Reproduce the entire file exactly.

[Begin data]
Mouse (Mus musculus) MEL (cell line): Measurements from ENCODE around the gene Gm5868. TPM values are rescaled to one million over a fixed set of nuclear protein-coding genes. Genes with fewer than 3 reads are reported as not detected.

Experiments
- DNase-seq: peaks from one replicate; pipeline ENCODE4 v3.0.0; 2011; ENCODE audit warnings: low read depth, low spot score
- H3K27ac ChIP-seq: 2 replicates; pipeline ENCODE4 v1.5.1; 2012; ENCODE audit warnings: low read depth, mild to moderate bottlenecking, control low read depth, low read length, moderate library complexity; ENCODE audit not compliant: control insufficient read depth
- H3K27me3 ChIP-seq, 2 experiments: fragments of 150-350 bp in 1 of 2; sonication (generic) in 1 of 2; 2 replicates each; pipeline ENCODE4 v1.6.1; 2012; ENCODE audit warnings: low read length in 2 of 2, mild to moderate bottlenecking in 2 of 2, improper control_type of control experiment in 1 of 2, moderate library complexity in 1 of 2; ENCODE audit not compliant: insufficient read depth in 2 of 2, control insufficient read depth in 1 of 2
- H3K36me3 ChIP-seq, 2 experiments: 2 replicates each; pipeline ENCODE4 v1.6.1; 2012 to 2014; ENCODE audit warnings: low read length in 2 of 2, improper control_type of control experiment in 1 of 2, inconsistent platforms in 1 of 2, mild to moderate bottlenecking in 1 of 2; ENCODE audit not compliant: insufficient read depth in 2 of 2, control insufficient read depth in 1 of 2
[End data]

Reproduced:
Mouse (Mus musculus) MEL (cell line): Measurements from ENCODE around the gene Gm5868. TPM values are rescaled to one million over a fixed set of nuclear protein-coding genes. Genes with fewer than 3 reads are reported as not detected.

Experiments
- DNase-seq: peaks from one replicate; pipeline ENCODE4 v3.0.0; 2011; ENCODE audit warnings: low read depth, low spot score
- H3K27ac ChIP-seq: 2 replicates; pipeline ENCODE4 v1.5.1; 2012; ENCODE audit warnings: low read depth, mild to moderate bottlenecking, control low read depth, low read length, moderate library complexity; ENCODE audit not compliant: control insufficient read depth
- H3K27me3 ChIP-seq, 2 experiments: fragments of 150-350 bp in 1 of 2; sonication (generic) in 1 of 2; 2 replicates each; pipeline ENCODE4 v1.6.1; 2012; ENCODE audit warnings: low read length in 2 of 2, mild to moderate bottlenecking in 2 of 2, improper control_type of control experiment in 1 of 2, moderate library complexity in 1 of 2; ENCODE audit not compliant: insufficient read depth in 2 of 2, control insufficient read depth in 1 of 2
- H3K36me3 ChIP-seq, 2 experiments: 2 replicates each; pipeline ENCODE4 v1.6.1; 2012 to 2014; ENCODE audit warnings: low read length in 2 of 2, improper control_type of control experiment in 1 of 2, inconsistent platforms in 1 of 2, mild to moderate bottlenecking in 1 of 2; ENCODE audit not compliant: insufficient read depth in 2 of 2, control insufficient read depth in 1 of 2